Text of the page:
I don’t even blink. Whipping the disc out of the box, I do a quick switch in the DVD player, and she settles on the couch with a yogurt drink and plate of toast.

By the time she wanders down the hall to my office thirty minutes later, I’ve made three phone calls and answered a host of emails. I’ve checked in with my editor and scheduled two interviews – one face-to-face, one on the phone, set for fifteen minutes from now.

So I couldn’t be happier to see she’s brought another movie with her. This time, it’s Thomas’ Trusty Friends, and she wants to watch it in the office. Not a problem – that’s why there’s a DVD/VCR combo sitting beside my printer and a TV on top of the shelving unit filled with coloring books and puzzles. It’s looking like this might be one of those days when Jillian watches something like six hours of television.

Somewhere, the me of two years ago is holding her head in her hands. After all, all the media reports will tell you kids shouldn’t be watching television at all, let alone all day.

Television commercials – isn’t that ironic – are aired daily with suggestions of outdoor activities to get your kids away from the tube. Mommy magazines are full of numbers from the American Academy of Pediatrics (AAP) – zero hours of television recommended for children under two and all that. The AAP says, “Research has shown that children who consistently spend more than four hours per day watching TV are more likely to be overweight.” Their experts say, “Kids who view violent events, such as a kidnapping or murder, are also more likely to believe that the world is scary and that something bad will happen to them.” And let’s not forget, the AAP says, “Research also indicates that TV consistently reinforces gender-role and racial stereotypes.”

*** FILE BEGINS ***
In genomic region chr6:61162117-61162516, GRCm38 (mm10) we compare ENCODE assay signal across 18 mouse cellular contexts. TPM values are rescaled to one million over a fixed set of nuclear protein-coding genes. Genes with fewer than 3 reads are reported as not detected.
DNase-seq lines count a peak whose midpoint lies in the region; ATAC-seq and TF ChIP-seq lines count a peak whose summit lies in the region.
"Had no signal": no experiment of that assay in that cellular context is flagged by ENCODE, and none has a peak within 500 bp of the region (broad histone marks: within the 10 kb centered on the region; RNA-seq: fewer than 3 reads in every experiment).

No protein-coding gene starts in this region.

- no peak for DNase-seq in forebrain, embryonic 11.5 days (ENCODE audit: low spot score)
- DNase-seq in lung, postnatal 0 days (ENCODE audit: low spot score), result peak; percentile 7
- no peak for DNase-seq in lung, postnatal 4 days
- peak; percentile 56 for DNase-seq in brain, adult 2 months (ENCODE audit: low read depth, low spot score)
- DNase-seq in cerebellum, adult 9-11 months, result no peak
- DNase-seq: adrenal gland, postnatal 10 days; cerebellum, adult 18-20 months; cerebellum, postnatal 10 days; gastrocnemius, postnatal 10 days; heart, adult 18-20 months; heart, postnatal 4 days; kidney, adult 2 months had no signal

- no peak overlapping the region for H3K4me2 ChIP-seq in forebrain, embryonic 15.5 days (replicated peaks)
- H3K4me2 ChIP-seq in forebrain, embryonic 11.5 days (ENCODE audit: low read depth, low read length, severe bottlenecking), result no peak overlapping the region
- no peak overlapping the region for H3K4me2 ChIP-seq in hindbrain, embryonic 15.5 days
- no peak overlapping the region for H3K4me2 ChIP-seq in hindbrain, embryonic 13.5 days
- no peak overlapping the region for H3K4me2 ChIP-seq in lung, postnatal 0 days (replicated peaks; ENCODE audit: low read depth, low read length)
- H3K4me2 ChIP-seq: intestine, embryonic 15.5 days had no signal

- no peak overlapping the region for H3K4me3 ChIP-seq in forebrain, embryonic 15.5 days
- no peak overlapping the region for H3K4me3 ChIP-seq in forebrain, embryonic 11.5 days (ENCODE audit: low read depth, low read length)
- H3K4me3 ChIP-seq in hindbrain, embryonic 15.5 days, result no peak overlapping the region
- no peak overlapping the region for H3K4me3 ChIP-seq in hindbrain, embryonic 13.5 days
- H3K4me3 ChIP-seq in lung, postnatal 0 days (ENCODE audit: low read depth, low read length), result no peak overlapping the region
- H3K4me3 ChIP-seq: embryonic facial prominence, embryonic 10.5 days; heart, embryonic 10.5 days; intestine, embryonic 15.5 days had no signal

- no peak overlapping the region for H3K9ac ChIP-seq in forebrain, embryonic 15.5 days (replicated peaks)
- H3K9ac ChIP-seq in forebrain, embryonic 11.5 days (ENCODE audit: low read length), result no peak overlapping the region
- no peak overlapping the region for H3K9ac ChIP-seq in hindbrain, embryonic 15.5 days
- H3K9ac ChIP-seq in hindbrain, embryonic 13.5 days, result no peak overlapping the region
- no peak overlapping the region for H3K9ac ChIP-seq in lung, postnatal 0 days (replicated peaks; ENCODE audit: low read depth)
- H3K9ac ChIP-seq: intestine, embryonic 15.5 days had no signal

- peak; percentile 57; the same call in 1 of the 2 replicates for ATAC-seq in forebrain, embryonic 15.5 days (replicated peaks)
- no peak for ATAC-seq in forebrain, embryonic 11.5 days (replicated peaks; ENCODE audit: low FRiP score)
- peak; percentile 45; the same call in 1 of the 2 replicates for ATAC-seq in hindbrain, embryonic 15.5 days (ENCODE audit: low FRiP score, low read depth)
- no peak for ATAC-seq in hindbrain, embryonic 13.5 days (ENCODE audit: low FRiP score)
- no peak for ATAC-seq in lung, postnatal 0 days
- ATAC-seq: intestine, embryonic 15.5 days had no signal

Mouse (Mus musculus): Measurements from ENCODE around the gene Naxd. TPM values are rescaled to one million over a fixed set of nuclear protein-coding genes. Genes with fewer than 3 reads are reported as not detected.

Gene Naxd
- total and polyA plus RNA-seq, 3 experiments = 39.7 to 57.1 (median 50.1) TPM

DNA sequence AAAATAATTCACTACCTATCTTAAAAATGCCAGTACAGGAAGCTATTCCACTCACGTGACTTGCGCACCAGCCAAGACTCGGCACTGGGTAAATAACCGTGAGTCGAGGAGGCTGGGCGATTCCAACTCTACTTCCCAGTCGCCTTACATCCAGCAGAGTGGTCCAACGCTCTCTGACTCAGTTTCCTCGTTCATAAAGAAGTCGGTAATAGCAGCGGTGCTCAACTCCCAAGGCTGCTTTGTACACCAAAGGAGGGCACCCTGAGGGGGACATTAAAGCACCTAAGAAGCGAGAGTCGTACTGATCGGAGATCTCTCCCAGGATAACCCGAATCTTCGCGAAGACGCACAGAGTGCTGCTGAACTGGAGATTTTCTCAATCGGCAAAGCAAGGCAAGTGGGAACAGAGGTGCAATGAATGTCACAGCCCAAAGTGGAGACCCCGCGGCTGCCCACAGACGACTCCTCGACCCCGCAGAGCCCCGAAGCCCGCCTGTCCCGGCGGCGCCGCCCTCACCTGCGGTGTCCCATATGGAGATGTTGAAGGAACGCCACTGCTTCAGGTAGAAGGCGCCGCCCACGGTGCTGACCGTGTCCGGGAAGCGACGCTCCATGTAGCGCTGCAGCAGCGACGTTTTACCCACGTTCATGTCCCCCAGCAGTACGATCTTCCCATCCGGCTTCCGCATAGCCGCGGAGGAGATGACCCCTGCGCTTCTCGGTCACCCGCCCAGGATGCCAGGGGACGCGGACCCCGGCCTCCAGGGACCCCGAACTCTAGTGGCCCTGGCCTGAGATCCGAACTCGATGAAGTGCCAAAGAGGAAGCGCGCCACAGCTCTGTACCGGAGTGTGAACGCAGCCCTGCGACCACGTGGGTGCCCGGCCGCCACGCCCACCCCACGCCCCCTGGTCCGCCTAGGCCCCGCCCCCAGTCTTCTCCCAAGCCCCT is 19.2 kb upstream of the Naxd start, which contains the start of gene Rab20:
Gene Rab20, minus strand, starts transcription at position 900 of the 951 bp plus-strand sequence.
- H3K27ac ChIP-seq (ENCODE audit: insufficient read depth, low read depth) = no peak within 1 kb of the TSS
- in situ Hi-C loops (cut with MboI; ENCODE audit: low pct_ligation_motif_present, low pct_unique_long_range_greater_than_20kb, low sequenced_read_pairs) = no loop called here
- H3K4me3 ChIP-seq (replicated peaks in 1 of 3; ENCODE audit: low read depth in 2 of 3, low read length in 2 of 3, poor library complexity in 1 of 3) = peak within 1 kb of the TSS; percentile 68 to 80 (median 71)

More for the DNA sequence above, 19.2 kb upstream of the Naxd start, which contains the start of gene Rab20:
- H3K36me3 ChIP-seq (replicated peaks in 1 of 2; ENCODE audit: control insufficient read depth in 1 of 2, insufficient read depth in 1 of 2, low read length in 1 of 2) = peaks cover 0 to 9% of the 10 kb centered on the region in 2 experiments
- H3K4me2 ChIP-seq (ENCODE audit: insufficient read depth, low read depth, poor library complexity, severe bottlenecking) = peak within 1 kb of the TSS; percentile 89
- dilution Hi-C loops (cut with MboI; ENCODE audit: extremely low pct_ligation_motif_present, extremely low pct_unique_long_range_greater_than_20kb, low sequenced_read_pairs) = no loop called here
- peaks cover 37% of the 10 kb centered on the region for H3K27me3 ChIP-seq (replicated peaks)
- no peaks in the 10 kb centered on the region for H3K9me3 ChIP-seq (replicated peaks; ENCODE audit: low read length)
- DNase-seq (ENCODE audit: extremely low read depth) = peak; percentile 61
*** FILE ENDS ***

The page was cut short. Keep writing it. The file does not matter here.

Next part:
So, let me get this straight: I’m raising a fat racist who’s afraid of everything, a girl who’s going to fall all over herself to let men be the boss.

Tell that to the little girl playing in her toy kitchen in the next room. Her pants are falling off her skinny hips. Tonight she’s going to beg, as she does every other night for repeated readings of her favorite bedtime story, Georgie and the Noisy Ghost.

When I finally get her to bed, she’ll tell me she loves me. And when I say it back, she’ll smile. “‘Cause I’m the most beautiful, most smartest girl in the world. I’m smarter than Daddy and everybody.”

Oh dear, what am I going to do about her self-esteem?

The truth is, I’m not crazy about all the TV watching in my house – whether it’s Jillian or my husband in front of the screen. But I sacrifice to the TV gods in exchange for a work-from-home job, one that lets me spend more time with my daughter but requires me to offer her a smaller piece of my attention during the day.

It’s not a daycare provider parking her in front of the screen; it’s her mother, the same lady who curls up on the couch for a solid hour in the afternoon, reading Make Way for Ducklings and Goodnight Moon. It’s the same woman who spends bath time giving voices to the rubber duckies and spelling with foam letters on the wall. It’s her mother, who will kiss her goodnight and tell her she’s the smartest and most beautiful girl in the world, and that yes, she can watch Elmo in Grouchland in the morning.

Photo Courtesy of Wendy Sellers